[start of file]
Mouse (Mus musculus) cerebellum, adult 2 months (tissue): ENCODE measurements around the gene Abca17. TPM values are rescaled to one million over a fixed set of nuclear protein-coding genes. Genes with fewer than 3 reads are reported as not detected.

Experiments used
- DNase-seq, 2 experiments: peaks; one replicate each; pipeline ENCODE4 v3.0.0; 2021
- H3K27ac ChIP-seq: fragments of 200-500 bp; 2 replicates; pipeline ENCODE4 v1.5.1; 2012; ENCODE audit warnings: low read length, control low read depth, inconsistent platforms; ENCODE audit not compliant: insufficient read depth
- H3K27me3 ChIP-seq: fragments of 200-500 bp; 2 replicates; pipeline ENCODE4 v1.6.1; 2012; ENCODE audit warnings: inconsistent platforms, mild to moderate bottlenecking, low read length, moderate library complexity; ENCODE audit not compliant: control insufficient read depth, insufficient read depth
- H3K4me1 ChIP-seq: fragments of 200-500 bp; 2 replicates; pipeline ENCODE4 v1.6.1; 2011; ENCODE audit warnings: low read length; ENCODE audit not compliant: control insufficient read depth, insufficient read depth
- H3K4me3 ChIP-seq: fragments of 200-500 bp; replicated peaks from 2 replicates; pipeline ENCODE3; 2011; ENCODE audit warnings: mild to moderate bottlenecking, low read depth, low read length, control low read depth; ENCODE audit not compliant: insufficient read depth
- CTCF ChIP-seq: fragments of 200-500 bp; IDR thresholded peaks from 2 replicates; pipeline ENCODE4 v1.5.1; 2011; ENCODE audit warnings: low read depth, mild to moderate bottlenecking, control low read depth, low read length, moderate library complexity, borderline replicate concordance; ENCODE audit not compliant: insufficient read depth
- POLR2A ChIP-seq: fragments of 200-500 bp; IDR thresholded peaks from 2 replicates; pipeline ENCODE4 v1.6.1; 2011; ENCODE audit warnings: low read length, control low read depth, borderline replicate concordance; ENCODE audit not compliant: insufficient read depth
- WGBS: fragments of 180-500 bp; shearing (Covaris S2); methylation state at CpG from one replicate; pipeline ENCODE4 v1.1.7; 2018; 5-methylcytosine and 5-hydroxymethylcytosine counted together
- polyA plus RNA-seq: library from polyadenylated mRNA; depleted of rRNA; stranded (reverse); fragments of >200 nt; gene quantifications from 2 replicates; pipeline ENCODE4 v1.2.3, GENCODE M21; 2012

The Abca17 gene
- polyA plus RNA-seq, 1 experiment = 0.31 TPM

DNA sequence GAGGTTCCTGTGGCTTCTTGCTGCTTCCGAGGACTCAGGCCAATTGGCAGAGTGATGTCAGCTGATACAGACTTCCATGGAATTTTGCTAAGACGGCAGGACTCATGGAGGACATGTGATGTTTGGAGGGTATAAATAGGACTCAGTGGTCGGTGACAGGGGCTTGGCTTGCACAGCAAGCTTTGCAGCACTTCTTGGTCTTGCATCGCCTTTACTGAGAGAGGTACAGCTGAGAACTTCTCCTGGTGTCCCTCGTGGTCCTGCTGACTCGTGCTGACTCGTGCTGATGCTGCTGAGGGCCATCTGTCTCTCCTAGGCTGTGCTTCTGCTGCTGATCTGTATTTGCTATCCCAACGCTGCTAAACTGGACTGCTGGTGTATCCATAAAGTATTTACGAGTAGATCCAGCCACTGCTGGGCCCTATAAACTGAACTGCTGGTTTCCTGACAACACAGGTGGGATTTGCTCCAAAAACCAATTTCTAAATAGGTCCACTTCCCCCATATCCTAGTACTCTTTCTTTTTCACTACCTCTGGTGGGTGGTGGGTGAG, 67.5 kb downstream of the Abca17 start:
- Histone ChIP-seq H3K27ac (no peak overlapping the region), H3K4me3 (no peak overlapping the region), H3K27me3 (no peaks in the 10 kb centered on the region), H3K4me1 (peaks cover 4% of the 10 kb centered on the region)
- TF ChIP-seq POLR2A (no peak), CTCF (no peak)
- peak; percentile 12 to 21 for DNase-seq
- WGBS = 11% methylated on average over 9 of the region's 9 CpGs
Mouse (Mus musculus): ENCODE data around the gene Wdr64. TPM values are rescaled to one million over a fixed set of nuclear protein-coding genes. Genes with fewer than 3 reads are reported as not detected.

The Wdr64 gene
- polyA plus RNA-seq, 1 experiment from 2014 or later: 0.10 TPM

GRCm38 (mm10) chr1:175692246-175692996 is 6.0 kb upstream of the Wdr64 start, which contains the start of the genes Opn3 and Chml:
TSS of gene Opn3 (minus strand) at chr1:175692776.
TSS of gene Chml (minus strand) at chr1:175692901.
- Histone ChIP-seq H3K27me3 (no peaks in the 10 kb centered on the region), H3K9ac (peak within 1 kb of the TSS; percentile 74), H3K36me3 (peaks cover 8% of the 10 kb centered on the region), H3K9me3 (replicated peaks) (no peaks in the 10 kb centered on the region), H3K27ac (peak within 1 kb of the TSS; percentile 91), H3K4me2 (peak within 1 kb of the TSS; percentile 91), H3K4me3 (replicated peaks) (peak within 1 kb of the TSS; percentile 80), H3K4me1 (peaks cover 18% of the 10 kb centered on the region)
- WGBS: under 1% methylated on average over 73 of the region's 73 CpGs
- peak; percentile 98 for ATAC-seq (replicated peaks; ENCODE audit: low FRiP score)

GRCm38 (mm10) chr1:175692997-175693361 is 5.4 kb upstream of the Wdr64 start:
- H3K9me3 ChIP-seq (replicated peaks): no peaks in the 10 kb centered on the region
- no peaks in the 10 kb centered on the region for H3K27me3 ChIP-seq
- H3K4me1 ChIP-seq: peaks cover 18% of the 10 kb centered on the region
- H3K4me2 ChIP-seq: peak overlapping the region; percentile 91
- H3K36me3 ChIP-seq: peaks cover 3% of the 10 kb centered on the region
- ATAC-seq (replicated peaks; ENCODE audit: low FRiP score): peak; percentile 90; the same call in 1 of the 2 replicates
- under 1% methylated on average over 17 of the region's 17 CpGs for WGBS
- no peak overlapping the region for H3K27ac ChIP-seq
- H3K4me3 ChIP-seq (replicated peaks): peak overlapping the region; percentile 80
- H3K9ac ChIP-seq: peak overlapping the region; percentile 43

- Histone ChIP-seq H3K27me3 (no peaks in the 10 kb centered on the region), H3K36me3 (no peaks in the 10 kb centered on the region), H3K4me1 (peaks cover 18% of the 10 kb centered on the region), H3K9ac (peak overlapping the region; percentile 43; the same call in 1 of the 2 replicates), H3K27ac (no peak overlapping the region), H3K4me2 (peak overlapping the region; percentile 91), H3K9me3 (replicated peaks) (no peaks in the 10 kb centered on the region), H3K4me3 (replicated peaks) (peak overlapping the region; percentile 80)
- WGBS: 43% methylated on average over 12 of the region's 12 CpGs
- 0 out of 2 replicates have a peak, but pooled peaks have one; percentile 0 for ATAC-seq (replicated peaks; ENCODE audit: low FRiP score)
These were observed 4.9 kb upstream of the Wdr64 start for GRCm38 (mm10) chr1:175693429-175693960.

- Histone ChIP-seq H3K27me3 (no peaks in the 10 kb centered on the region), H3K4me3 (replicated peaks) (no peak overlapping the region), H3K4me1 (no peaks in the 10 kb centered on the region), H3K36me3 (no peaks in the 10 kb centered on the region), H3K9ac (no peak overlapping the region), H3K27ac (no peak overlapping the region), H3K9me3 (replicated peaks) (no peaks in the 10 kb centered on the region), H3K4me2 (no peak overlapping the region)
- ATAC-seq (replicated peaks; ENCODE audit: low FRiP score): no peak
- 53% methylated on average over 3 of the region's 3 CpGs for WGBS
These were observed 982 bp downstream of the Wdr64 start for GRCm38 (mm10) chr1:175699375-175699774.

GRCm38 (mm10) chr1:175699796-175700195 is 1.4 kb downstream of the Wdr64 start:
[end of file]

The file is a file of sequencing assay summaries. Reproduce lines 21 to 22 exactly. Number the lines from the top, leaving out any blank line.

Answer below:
- polyA plus RNA-seq, 1 experiment from 2014 or later: 0.10 TPM

GRCm38 (mm10) chr1:175692246-175692996 is 6.0 kb upstream of the Wdr64 start, which contains the start of the genes Opn3 and Chml: